Institutions and Behavior
Institutions are designed in order to create incentives for people to behave in a way desired by the designer of the institution. For example, legally enforced contracts allow interacting parties to rely on each other when trust alone is not a sufficiently solid foundation. However, we frequently observe that institutions do not induce the desired behavior. People question the fairness or legitimacy of an institution, or they exploit deficits in the design of institutions in an opportunistic way. Not knowing how people respond to institutional incentives creates also a difficult problem for the designer of institutions. This conference invites contributions investigating how institutions shape behavior and vice versa how institutions are actually designed. We welcome experimental, theoretical and empirical research from economics and other related disciplines.
Keynote speakers at the workshop
Rebecca B. Morton
Rebecca B. Morton is professor of politics at the New York University. She is a leading researcher in experimental political sciences, in particular voting behavior and electoral processes. She has published in the best journals in both economics and political sciences. Her most recent publications focus, inter alia, on the decision making of swing voters and the behavior in standing expert committees.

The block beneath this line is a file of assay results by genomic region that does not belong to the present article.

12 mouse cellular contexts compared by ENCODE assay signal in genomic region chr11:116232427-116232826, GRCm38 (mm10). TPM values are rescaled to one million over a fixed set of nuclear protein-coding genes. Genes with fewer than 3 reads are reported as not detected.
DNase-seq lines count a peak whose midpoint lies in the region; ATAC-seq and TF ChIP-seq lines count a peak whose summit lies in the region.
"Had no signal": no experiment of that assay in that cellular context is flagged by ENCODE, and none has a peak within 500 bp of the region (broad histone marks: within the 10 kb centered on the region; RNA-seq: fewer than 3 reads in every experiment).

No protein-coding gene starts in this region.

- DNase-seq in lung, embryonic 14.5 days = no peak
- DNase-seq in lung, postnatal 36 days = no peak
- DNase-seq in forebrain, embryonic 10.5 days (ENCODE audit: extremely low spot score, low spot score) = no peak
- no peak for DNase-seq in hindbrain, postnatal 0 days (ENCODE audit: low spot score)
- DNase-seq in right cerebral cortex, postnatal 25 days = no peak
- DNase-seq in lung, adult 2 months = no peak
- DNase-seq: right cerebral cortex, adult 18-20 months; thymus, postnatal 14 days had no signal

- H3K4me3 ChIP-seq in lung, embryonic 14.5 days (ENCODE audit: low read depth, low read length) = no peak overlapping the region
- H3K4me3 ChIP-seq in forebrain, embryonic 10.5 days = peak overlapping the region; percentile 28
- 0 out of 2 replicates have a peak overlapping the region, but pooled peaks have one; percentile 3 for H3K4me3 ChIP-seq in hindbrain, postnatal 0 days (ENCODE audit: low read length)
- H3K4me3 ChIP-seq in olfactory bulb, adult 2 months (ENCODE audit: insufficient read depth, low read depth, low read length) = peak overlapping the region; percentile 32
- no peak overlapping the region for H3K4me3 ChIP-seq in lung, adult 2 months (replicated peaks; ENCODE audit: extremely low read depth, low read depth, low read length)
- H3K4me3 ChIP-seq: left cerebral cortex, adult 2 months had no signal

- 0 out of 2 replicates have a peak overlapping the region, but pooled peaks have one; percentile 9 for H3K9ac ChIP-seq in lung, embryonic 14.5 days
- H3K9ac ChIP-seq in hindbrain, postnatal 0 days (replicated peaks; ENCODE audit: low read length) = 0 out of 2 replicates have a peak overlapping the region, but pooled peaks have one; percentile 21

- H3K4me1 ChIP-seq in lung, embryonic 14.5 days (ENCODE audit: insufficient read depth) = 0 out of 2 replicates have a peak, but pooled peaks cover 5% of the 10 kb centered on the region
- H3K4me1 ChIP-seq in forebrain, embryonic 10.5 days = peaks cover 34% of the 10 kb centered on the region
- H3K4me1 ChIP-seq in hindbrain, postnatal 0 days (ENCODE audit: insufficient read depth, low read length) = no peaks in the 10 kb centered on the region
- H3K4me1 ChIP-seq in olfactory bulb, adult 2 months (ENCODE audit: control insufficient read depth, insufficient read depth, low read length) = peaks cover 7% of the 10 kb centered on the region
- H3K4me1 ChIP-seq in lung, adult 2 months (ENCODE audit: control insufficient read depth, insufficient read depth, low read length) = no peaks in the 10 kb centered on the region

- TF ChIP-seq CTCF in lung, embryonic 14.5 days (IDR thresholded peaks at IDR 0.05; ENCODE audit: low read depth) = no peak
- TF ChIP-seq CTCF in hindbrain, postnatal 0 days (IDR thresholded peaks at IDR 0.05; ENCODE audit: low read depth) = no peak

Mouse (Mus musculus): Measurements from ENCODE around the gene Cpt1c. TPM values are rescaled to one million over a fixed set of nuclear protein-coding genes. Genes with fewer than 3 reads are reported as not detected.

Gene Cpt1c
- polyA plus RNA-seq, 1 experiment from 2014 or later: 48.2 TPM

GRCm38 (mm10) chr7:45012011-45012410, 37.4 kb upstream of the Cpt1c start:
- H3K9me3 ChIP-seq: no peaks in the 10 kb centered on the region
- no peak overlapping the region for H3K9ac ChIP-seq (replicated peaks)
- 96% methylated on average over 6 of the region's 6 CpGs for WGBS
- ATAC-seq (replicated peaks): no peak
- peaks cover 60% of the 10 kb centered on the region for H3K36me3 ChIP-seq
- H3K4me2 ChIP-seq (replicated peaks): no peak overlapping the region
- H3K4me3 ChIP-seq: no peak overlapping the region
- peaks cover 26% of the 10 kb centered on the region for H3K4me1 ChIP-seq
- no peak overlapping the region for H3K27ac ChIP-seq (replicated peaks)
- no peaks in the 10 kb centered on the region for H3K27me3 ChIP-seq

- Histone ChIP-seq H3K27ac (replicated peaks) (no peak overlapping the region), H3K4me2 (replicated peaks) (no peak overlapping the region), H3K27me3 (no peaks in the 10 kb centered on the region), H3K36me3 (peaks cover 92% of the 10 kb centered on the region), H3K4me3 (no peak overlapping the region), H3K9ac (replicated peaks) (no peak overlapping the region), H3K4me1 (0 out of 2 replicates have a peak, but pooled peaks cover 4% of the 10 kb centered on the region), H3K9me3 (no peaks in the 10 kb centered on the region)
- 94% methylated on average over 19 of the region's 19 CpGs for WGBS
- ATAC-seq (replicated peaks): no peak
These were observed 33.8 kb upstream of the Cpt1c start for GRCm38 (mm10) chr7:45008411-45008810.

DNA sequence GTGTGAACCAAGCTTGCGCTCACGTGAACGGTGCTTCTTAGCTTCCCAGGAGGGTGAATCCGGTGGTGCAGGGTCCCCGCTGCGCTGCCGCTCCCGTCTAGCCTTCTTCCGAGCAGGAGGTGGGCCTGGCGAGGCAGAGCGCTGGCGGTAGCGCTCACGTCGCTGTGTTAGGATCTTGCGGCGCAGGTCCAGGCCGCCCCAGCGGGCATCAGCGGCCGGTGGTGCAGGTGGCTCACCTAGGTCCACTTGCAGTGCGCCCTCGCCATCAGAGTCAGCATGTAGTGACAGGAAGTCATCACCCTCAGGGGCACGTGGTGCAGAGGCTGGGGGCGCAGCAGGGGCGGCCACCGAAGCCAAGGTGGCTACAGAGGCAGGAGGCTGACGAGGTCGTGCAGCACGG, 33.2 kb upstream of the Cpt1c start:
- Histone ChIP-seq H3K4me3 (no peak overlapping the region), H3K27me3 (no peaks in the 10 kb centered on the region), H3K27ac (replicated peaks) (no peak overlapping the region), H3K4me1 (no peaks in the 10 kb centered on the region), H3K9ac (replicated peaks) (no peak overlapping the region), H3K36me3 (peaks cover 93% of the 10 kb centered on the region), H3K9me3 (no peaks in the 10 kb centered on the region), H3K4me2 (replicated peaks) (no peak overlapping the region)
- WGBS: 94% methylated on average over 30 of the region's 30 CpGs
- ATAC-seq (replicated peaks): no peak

Frans van Winden
Frans van Winden is professor of economics at the Amsterdam School of Economics and at the Cognitive Science Center Amsterdam. Excellent publications document his main research interests in the fields of political economy, behavioral economics, neuroeconomics and experimental economics. In his recent projects he investigates, for example, the behavioral economics of crime and of social ties or compares tax regimes experimentally.